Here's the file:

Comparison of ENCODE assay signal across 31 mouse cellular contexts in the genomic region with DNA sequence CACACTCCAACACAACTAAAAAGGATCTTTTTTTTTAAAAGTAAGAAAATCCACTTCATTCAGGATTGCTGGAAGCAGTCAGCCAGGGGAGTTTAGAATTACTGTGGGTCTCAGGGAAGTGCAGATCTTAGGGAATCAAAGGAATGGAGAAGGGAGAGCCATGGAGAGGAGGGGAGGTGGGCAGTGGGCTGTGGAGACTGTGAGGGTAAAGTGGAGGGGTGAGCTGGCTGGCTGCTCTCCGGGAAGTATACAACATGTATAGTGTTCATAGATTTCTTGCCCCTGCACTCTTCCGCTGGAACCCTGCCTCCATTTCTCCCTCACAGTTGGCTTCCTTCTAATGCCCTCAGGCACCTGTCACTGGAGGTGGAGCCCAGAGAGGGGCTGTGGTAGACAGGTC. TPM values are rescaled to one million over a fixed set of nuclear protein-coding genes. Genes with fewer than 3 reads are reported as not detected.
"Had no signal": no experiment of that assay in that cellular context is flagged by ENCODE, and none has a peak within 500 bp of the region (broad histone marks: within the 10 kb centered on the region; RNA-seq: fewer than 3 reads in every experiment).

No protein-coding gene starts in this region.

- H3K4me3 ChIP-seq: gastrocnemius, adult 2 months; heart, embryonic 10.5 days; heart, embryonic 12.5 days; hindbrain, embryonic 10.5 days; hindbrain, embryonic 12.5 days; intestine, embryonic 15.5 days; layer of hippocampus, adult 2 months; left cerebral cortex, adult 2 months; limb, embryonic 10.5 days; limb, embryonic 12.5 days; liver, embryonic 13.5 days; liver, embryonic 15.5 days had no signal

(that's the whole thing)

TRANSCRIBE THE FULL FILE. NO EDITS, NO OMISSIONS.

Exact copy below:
Comparison of ENCODE assay signal across 31 mouse cellular contexts in the genomic region with DNA sequence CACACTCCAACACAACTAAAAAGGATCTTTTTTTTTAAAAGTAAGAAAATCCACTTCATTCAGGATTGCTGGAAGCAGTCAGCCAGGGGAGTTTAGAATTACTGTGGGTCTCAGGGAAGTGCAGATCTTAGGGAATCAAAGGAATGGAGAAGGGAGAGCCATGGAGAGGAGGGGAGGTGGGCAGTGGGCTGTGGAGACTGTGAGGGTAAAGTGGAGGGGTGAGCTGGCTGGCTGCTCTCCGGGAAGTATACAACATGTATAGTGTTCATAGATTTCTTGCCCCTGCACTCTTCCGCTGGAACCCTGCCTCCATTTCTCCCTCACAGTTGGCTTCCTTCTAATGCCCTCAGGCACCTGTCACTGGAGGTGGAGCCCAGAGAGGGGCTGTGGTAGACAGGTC. TPM values are rescaled to one million over a fixed set of nuclear protein-coding genes. Genes with fewer than 3 reads are reported as not detected.
"Had no signal": no experiment of that assay in that cellular context is flagged by ENCODE, and none has a peak within 500 bp of the region (broad histone marks: within the 10 kb centered on the region; RNA-seq: fewer than 3 reads in every experiment).

No protein-coding gene starts in this region.

- H3K4me3 ChIP-seq: gastrocnemius, adult 2 months; heart, embryonic 10.5 days; heart, embryonic 12.5 days; hindbrain, embryonic 10.5 days; hindbrain, embryonic 12.5 days; intestine, embryonic 15.5 days; layer of hippocampus, adult 2 months; left cerebral cortex, adult 2 months; limb, embryonic 10.5 days; limb, embryonic 12.5 days; liver, embryonic 13.5 days; liver, embryonic 15.5 days had no signal